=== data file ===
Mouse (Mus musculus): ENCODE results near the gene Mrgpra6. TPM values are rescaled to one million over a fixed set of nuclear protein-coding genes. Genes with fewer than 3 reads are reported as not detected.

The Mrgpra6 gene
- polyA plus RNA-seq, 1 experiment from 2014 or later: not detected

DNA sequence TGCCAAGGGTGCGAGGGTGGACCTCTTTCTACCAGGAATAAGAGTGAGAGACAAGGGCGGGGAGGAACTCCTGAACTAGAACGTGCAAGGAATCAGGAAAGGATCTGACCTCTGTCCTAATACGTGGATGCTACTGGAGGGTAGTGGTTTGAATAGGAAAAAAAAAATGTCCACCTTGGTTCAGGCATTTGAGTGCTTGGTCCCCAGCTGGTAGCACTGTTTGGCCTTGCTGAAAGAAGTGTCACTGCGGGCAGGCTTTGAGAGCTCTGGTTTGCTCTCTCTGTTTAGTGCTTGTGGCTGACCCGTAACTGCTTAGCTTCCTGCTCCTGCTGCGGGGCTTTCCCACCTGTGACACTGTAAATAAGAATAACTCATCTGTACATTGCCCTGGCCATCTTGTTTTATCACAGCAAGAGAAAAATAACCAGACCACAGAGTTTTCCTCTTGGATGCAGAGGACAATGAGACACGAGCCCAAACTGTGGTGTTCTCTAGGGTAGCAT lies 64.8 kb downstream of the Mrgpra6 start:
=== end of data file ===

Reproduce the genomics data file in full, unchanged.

Mouse (Mus musculus): ENCODE results near the gene Mrgpra6. TPM values are rescaled to one million over a fixed set of nuclear protein-coding genes. Genes with fewer than 3 reads are reported as not detected.

The Mrgpra6 gene
- polyA plus RNA-seq, 1 experiment from 2014 or later: not detected

DNA sequence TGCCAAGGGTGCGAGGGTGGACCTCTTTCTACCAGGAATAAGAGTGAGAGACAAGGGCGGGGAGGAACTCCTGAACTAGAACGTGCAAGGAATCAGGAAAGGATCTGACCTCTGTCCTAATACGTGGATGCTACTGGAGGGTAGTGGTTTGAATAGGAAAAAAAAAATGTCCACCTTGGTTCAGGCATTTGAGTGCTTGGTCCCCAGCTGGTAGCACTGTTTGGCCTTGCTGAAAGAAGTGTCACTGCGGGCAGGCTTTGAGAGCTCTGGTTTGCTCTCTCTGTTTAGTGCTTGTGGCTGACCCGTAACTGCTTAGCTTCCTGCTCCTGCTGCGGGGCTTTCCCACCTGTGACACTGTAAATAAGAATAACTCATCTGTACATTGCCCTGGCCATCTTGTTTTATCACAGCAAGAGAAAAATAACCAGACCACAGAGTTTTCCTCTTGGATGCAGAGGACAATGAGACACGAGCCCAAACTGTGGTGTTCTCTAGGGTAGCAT lies 64.8 kb downstream of the Mrgpra6 start: